My studies at Duval continued and I loved each day of school. I always felt there were so many areas to learn more and extend my knowledge. It just seemed like there was something new each day. I was in the top of my class with grades and loved the challenge to make more “A”s than someone else.
Even in high school, I had a leadership role in the different clubs. I was class officer, President of FTA, President of FHA, member of Thespian and was usually chosen to organize events. I must have been a trusted student. I was President of Future Teachers of America and actually got to substitute teach in the grade school when a teacher was sick.
I also had a very mischievous side that came out at times. We always had an initiation each year for anyone who wanted to join the clubs. I got to organize the initiation and ask current members to help. We were actually sort of mean to a few of the girls during this time. They were blindfolded and lead to the bathroom. They were told to put their hand in the commode and squeeze. We had put a banana in the commode and they thought it was poop. We then flushed the commode and they screamed. Lots more of the same followed that night.
Hillary and I have a lot in common. I just never had to get off a plane and duck down to keep from getting hit by gunfire. HA HOO AHH SPOOF….SPOOF
Many of the local churches would combine their services for a week of fellowship. One night the everyone might go to the Amy Baptist Church and the minister and choir from another church would lead the services. On this particular night, my church went to the Cobbs Creek Baptist Church and our minister and choir was in charge of the services.
There were lots of young people present and we all sat on several rows near the back. My friend, Darrell was there and he was sitting with this really cute guy that had a really dark tan. I noticed his butch hair cut, muscular arms and turquoise trousers, but I had no idea who he was or where he came from. When I came down out of the choir, I sat in the seat in front of Darrell and this stranger.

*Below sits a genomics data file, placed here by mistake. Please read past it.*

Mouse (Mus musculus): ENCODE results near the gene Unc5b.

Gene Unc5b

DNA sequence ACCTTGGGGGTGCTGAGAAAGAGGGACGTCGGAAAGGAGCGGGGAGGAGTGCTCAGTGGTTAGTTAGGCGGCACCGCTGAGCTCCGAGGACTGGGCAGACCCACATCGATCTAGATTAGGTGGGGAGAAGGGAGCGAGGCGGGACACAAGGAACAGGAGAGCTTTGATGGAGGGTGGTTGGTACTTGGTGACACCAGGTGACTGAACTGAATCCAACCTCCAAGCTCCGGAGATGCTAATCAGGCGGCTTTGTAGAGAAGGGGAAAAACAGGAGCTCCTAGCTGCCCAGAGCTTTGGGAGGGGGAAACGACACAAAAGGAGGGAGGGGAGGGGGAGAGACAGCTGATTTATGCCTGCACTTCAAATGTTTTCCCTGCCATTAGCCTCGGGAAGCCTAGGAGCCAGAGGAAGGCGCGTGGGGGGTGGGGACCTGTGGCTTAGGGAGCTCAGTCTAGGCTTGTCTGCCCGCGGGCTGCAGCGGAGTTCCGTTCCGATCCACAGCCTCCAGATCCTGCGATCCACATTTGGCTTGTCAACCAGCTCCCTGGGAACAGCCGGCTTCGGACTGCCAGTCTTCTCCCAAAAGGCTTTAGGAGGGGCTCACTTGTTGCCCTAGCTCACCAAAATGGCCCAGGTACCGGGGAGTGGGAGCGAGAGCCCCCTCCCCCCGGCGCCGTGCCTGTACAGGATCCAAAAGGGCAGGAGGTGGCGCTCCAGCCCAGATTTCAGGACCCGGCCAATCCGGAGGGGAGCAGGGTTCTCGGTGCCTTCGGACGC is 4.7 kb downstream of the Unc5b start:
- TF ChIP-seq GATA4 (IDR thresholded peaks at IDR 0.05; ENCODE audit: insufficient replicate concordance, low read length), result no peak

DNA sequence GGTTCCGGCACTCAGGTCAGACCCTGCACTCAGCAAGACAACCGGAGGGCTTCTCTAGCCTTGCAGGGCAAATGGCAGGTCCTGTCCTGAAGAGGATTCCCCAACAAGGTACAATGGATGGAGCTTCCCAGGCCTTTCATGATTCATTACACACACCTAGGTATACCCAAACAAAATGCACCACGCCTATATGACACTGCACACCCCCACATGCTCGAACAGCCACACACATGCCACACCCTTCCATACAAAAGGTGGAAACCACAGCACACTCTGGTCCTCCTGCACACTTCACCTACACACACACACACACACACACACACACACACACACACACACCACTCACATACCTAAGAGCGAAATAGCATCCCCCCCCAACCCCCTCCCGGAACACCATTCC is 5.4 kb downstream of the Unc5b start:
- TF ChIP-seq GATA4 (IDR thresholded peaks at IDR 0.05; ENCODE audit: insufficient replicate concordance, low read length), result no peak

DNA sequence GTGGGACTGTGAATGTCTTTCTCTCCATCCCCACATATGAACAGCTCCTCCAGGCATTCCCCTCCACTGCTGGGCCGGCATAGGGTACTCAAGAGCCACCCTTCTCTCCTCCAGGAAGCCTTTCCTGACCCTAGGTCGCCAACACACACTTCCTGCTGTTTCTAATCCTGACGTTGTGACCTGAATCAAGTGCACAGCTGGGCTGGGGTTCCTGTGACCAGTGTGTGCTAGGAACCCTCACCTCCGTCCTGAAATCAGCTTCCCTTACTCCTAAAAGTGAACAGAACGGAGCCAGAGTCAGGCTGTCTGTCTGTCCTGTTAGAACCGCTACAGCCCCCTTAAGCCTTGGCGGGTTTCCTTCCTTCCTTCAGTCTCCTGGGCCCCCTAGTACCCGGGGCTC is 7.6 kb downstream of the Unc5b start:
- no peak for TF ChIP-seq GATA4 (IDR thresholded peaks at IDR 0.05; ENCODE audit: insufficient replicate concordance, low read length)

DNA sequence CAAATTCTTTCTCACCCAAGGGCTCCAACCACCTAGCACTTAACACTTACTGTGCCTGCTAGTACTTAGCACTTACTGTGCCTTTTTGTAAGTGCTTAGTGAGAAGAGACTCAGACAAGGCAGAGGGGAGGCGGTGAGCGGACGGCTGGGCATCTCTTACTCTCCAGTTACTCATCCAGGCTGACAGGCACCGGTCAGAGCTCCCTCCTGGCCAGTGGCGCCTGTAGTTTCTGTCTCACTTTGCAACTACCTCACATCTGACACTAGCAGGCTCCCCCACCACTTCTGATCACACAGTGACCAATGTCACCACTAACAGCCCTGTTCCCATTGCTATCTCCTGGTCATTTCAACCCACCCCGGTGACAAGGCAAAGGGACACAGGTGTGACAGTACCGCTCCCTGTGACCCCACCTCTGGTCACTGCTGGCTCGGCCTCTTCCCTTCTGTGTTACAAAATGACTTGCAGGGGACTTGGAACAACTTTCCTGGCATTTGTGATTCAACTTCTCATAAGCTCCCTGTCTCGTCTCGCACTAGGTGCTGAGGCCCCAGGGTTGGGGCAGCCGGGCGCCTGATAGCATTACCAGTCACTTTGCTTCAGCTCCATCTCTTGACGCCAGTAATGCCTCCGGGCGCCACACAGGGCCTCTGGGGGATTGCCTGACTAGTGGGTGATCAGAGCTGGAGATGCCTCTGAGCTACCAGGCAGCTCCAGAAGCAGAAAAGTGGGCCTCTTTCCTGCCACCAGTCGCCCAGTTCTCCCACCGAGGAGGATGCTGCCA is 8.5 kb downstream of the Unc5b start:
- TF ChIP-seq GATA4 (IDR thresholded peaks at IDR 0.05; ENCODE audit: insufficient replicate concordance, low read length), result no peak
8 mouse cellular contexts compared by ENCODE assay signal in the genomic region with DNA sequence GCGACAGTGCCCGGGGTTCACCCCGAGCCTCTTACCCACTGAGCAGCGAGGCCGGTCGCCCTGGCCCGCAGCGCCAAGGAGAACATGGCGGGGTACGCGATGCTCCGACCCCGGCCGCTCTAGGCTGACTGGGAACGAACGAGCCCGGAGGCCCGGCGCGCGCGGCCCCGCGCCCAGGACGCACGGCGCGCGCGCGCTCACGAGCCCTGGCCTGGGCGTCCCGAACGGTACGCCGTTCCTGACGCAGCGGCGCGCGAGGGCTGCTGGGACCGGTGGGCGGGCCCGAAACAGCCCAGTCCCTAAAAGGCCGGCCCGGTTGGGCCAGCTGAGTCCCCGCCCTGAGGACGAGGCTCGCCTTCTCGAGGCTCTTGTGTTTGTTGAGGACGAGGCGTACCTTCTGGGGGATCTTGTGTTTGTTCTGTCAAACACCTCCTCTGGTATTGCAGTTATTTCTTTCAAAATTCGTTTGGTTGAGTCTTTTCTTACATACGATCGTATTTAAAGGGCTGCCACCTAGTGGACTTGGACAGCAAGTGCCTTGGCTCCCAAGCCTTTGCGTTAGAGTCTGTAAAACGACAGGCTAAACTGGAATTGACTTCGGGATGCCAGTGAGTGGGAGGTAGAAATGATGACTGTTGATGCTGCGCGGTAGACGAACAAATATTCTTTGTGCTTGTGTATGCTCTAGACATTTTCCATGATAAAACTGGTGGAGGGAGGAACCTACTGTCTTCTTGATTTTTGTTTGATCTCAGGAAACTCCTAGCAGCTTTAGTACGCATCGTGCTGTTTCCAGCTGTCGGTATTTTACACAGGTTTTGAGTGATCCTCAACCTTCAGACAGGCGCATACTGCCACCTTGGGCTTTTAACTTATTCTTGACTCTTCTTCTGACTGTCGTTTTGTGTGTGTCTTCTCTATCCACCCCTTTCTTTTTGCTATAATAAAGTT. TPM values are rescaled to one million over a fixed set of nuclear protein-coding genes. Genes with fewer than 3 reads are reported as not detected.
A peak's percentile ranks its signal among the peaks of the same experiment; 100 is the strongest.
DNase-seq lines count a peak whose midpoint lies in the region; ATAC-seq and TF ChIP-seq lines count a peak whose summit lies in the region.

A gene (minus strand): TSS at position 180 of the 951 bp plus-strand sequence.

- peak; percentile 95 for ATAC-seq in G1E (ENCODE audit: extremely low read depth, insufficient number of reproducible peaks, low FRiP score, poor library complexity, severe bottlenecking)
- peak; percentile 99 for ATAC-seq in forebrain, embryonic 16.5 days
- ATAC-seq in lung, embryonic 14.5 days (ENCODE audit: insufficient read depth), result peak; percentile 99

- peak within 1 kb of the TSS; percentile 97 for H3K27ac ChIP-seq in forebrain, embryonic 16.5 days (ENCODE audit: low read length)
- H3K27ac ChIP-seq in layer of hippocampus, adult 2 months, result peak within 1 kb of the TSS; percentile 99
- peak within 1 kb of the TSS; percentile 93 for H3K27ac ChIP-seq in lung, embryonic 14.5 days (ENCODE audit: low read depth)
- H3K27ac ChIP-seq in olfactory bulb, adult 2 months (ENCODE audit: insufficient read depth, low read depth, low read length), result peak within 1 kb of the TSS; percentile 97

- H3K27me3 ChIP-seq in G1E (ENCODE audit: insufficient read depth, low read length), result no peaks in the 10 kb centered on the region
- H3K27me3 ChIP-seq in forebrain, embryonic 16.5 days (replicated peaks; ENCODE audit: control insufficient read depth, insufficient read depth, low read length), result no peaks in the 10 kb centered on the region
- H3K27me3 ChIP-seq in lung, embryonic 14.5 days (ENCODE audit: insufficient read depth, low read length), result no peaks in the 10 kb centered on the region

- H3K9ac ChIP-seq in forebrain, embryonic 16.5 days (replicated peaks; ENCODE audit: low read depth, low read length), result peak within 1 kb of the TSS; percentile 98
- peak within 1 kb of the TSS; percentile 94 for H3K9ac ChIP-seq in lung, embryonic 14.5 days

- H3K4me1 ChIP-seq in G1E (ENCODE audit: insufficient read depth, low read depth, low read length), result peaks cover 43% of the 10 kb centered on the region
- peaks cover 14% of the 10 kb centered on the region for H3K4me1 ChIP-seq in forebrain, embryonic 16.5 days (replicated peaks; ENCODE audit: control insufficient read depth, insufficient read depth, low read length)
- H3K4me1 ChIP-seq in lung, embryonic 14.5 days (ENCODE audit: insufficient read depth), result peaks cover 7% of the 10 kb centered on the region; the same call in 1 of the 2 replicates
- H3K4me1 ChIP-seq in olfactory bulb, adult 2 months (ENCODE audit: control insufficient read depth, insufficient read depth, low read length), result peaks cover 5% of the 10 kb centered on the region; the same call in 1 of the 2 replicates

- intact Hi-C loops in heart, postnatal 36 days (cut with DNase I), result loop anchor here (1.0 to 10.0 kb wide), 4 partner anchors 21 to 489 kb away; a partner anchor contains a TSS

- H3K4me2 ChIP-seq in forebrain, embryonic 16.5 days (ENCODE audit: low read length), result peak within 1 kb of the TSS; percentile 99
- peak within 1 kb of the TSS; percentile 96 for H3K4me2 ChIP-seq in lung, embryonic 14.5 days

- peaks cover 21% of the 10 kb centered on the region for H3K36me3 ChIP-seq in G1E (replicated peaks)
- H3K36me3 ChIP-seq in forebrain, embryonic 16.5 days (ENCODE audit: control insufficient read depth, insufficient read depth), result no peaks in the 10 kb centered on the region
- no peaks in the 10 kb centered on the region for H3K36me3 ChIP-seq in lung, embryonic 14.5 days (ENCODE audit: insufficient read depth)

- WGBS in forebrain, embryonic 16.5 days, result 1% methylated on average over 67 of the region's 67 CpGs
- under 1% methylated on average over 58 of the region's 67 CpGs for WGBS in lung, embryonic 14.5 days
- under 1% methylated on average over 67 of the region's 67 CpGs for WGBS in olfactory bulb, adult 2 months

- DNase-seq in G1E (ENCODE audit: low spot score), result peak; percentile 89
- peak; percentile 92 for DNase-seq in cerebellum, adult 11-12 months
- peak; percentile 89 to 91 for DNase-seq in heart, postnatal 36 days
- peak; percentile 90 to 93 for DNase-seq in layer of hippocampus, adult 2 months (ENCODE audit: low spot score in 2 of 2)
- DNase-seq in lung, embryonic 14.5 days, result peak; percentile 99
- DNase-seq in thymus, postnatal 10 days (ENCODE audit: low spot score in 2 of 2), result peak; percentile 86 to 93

Near the end of the service, Darrell tapped me on the shoulder and said this guy wanted to take me home after church. I told Darrell I didn’t even know this person. Darrell continued to tell me that Basil, the stranger was a really good guy and from a wonderful family. We all discussed the situation and I said I would have to ask my dad if I was okay. Daddy said it would be okay if James, my uncle and Darrell went with us. ***Boy, things were different in the fifty’s.
Well, we all piled in Basil’s car and headed to Yawkey and my grandmother’s house. I was staying with her. Basil walked me to the door and I introduced him to granny and grandpa. Granny chatted for a while and she asked Basil if he had ever read the second chapter of Jude. Of course, he was wanting to make a good impression and he quickly answered YES. Granny started laughing and asked him if he was sure. She finally told him there was only one chapter in the Book of Jude. His face turned red and he said he had better go.
This is not the last you will hear of this guy. To be continued………………
My longtime friend Darrell introduced me to Mr. Hayballer and later to Mr. B. Mr. B. was the right pick. We will be married 47 yrs. in April.
Darrell was a longtime friend during the dating years, young married life, working with my husband and worshipping together. He grew up in a family of very talented singers and inherited his father’s bass voice. He bless many hearts in song and praise.
I just received news about 1/2 hour ago that Darrell passed on this afternoon. He had been in the hospital almost a month with a serious lung problem. Mr. B visited him several times and had prayer. Darrell will be missed by the people who knew him.
I can’t say more today. My heart is heavy, but glad that he was prepared to cross over.
The natural chemistry in my body began to change and I seemed to be looking at the opposite sex in a totally different way. I just never knew boys could be so cute and they could make your heart skip a beat. Before that first date you always wonder when a boy will ask you out and will your parents approve.